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"Funny though the play is, the surprising and rather lovely thing about 'Locusts Have No King' is that it never treats its characters or their vocation as punch lines...Strange things happen throughout the evening...All of this eeriness is meant to build toward a culminating, heightened moment that unfortunately doesn’t work. Neither does the argument that leads up to it...The strength of 'Locusts Have No King' is in its emotional and philosophical underpinnings." Full Review
"Under the sly direction of David Mendizábal, the truth behind this wickedly delicious play reveals itself in a tantalizingly slow striptease....Unfortunately, the playwright squanders the tension he and Mendizábal so meticulously build up on a somewhat incoherent finale. Still, the drama up to that breaking point is palpable, inescapably driven by a volatile mix of fear and disillusionment. 'Locusts Have No King' smartly captures the lengths to which we will go to protect our privilege." Full Review
"'Locusts Have No King' is a pretty turgid affair, with leaden exposition and endless foreshadowing of the crisis to come...I can't explain any of this except to add that it leads directly to the nuttiest ending of any play I've seen this season. Under the sometimes awkward direction of David Mendizábal, they do their best to put some sting into their wisecracks...There's probably a good, maybe even great, play inside this material, but Christopher doesn't have the skill to get at it." Full Review
"This situation is ripe for culturally dramatic possibilities but Mr. Christopher descends into unexplained and distracting outlandishness by taking mystical detours in his narrative...The dialogue is witty and there is an engrossing debate about being gay and in the priesthood but the fantasy elements don’t really gel. Still, the 80 minutes are overall entertaining and intriguing if not totally satisfying...'Locusts Have No King' is partly fascinating and partly bewildering." Full Review
"What begins as a bitchy gay domestic comedy gradually morphs into an apocalyptic morality tale with one very deep hole in its plot...Whether the over-the-top climax is intended as a true and proper celestial punishment, is open to interpretation...The production is first rate...The acting is terrific...David Mendizábal, the director, made a monumental effort to make all the ups and downs of the plot move seamlessly along, sometimes thwarted by Mr. Christopher’s convoluted writing." Full Review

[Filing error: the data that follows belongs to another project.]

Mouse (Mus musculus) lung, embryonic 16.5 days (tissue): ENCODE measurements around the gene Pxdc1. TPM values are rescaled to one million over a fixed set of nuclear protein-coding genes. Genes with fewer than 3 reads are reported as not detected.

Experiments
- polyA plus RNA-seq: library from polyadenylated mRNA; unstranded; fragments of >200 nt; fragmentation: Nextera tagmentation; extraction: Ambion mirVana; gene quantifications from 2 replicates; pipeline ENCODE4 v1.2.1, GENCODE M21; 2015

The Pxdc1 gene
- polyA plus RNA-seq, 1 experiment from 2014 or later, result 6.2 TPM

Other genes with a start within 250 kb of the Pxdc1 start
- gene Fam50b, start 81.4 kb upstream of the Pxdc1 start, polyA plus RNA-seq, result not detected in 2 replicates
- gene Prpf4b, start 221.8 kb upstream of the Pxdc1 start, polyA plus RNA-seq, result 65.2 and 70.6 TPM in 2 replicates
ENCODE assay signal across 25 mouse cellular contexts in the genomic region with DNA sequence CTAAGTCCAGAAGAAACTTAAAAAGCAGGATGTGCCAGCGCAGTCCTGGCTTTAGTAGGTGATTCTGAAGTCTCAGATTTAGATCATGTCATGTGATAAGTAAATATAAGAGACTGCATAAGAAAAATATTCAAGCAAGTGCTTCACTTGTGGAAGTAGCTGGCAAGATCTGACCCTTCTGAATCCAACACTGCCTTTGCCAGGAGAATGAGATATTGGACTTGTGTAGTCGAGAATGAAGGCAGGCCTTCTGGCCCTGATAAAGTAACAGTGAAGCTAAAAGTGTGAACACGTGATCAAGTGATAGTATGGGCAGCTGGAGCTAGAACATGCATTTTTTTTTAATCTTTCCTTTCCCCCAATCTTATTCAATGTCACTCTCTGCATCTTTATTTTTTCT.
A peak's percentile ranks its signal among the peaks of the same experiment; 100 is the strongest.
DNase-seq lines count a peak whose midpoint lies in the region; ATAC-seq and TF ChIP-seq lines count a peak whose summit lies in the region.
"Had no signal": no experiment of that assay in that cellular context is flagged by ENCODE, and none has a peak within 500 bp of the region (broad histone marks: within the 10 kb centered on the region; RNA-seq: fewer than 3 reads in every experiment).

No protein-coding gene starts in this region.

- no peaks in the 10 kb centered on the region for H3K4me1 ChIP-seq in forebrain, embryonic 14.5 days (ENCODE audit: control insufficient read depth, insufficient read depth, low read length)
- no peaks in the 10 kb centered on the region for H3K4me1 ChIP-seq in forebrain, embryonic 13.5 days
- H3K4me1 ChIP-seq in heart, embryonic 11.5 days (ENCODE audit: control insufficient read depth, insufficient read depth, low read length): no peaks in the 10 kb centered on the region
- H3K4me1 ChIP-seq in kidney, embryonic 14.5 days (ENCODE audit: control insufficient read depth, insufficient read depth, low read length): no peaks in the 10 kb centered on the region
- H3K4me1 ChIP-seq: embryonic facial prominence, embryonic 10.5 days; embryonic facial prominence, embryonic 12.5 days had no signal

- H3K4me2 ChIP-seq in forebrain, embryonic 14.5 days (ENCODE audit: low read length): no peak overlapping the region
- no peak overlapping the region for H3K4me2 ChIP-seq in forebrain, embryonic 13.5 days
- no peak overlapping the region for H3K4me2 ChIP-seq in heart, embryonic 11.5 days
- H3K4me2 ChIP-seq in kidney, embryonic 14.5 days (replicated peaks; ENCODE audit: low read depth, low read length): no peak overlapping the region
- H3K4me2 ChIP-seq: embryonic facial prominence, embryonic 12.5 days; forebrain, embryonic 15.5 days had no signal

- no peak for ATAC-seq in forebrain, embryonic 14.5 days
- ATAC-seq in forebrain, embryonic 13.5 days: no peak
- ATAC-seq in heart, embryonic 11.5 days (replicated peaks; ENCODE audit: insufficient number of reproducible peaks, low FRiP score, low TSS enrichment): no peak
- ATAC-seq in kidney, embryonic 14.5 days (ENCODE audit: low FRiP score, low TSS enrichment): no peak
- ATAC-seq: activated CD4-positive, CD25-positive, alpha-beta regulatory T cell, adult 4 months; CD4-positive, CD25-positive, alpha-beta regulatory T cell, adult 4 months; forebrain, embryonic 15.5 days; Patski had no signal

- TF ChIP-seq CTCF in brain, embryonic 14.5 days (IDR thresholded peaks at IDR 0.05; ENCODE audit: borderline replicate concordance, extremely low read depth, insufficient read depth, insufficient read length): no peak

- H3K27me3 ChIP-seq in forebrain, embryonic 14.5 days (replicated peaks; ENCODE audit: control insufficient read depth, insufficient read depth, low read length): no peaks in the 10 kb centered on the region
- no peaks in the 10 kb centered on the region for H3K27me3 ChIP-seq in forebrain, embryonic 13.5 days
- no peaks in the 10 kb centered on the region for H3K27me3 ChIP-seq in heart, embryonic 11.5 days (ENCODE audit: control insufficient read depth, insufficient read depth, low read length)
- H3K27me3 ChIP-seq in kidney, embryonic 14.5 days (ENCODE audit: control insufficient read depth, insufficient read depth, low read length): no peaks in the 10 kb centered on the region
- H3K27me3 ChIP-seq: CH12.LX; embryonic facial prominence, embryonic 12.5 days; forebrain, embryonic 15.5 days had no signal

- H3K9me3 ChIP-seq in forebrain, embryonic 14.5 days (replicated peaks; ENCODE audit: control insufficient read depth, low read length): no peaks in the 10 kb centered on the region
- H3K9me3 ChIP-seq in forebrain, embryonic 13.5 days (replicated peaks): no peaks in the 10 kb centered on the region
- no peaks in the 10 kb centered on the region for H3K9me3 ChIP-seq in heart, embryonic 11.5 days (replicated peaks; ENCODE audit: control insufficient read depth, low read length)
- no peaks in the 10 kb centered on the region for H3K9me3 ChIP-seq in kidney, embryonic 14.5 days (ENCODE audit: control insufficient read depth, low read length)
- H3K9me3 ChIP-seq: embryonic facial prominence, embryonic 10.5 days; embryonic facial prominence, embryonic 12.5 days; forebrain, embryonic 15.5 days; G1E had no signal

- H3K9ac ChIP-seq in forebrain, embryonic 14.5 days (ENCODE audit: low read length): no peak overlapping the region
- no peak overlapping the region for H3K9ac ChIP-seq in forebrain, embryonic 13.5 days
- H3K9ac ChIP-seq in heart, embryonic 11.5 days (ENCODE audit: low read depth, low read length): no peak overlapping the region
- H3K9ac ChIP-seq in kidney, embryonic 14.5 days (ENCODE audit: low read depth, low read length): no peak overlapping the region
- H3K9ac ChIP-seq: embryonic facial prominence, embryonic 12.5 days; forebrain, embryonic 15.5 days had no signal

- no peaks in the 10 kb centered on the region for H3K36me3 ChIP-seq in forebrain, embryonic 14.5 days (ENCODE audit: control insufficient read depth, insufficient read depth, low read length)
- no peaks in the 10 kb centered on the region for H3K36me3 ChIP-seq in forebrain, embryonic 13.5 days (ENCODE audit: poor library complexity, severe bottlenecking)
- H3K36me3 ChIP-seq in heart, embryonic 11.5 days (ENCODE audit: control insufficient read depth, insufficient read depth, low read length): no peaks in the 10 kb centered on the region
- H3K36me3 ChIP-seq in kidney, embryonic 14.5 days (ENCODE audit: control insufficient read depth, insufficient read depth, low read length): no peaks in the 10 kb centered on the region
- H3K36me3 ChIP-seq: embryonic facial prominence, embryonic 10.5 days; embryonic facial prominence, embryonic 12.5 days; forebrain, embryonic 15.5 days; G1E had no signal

"The layers and depth of this revelational play were so mentally stimulating...Director David Mendizábal has fashioned a powerful production full of sensitivity and authentic moments that exposes him as a master of his craft...His ability to pull the audience into the inferno with such subtle flair is seductive...'Locusts Have No Kings' delivers a hefty punch right into societal pretense. It’s funny and phenomenal...Devilishly good!" Full Review
"Well-crafted and well-paced, 'Locusts Have No King' is a sharp new play by J. Julian Christopher...Mendizábal does a stellar job directing Christopher’s script...The cast do a phenomenal job fleshing out their characters. Unfortunately, there is a decidedly weak link in the casting...Tackling homosexuality in the priesthood, and finding the balance among humor and the occult, while offering the audience human characters, is not a simple task, and yet this production makes it appear effortless." Full Review
"Christopher’s play is a revelation. 'Locusts' is a play that does not avoid spectacle. And yet Christopher’s brilliance as a playwright is that he keeps the characters genuine in the face of such dramatic given circumstances...Every detail of the production on this show is excellent, full of as much nuance as the writing and acting...'Locusts' is not afraid to get weird, and you should not be afraid to go. INTAR has created a night of deliciously complicated drama that will stick with you." Full Review
"I was not prepared to be blown away, and that’s what happened...Christopher exposes backstory deftly, delaying reveals and leaving much of the mystery unexplained, which feels right...The ensemble’s acting is pretty terrific. So are the design choices which lifts the play’s spectacle of an ending into a more magical, ethereal space and serves, I think, Christopher’s wildly original vision." Full Review
See it if Two couples of gay Catholic priests live it up in the Rectory. Interesting premise almost hits the mark. Bitchy religionists find guilt.
Don't see it if Some supernatural elements were symbolic but the final scene just did not work. Some of the acting was off-base. A nice, intimate space.
See it if Tight ensemble work & a truly funny, frightening and unexpected script. The less you know, the better. Was on the edge of my seat!
Don't see it if Gay stuff makes you feel squidgy or if you like your religion and spirituality tales served squeaky clean. Stay home.
See it if Join "Who's Afraid of Virginia Woolf" with personal & divisive dogma laced with duplicity--the results are funny, revelatory & mind blowing!
Don't see it if You're in the mood for a mindless show--or pretentious "art" posing as groundbreaking theatre.
See it if you want to see a messy but fascinating take on the intersection between homosexuality and religion.
Don't see it if you don't like when supernatural things happen without any satisfying explanation in a show that is for the most part naturalistic.
See it if You want to see live theater with a strong moral throughline in an intimate setting, and like to laugh.
Don't see it if You don't like being close to the action and you don't like to be challenged